For the majority of the day, Rachel and I had been trying to anticipate just how ridiculous the 2 Chainz (formerly known as Tity Boi from the Atlanta rap group Playaz Circle) show would be. Twenty minutes before the show started and the crowd was already losing their minds, desperately shoving their way towards the front. His DJ came out on stage ten minutes before the scheduled show start and began hyping up the crowd on the mic, playing a medley of 2 Chainz tracks (this used to always be a total gaffe to play an artist’s songs before said artist took the stage, but times are different now). He cued up ‘Rotation’ and asked the crowd “how many blunts y’all smoked today?” and the crowd responded with cheers. Finally, the 6’5 rapper ran out on stage and the madness began. Actually a decent rapper but certainly heavy on hype and image, he led the crowd through a typical hip hop show that featured first-verse only versions of songs that stopped abruptly. Nonetheless, the ever-growing audience continued their craze as if their childhood hero was onstage and the entire Grove Stage was a twerkin.’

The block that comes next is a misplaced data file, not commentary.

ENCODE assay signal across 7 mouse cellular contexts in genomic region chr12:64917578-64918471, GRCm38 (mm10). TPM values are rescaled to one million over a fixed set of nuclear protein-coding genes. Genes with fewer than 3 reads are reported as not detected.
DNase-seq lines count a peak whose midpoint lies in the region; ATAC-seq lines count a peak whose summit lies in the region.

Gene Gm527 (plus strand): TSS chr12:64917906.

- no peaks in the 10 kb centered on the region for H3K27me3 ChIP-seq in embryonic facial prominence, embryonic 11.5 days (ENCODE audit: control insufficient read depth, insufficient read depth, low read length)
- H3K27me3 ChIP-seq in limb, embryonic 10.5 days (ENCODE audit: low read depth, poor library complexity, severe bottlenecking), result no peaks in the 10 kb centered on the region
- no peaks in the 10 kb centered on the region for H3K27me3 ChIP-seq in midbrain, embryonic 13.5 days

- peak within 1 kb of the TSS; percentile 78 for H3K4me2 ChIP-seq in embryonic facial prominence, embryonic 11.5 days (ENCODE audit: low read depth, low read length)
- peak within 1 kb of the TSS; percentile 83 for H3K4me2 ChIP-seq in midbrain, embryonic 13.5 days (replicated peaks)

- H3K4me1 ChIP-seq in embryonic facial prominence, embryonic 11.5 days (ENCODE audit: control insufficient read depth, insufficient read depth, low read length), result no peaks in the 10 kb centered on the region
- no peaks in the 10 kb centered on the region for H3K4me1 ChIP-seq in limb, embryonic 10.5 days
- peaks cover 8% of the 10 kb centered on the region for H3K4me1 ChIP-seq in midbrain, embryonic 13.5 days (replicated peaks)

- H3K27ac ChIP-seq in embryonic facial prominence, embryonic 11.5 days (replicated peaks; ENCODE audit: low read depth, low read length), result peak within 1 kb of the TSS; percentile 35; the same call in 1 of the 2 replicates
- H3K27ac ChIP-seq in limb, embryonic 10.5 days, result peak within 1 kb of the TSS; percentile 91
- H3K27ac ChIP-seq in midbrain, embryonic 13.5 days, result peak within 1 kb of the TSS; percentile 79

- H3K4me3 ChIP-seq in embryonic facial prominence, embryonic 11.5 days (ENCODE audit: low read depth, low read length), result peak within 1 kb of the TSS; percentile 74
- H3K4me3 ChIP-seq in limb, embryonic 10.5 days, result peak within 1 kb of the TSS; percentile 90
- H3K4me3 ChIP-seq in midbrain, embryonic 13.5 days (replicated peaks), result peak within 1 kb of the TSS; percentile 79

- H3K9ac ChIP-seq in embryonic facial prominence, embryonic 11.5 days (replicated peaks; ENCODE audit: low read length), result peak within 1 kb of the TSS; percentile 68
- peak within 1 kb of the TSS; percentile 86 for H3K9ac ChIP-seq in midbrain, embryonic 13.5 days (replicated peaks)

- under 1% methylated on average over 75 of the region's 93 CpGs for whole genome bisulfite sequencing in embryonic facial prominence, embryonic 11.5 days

Like most everyone else in the older population at the festival, we headed to the RBSS Stage to see The Cure. It seemed like the entire city of Chicago (minus the under 30 crowd) was there waiting, as people were sprawled all over the area that surrounded the stage. We caught the first part of the show and were treated to an experience we may not get to see again. Robert Smith may look older but he sounds incredible. Always known for great songs but perhaps underappreciated for the quality of musicianship in the band, The Cure played to an enthusiastic audience who sat listening to Smith’s haunting vocals that once inspired an entire generation. Just as I was noting down that Smith’s songs all seem to center around the concept of love, the band broke into the timeless hit, ‘Love Song.’ Also noted during the performance were stickers on Smith’s guitar that included Amnesty International’s logo and a pro-choice sticker that read “My Body, My Rights.”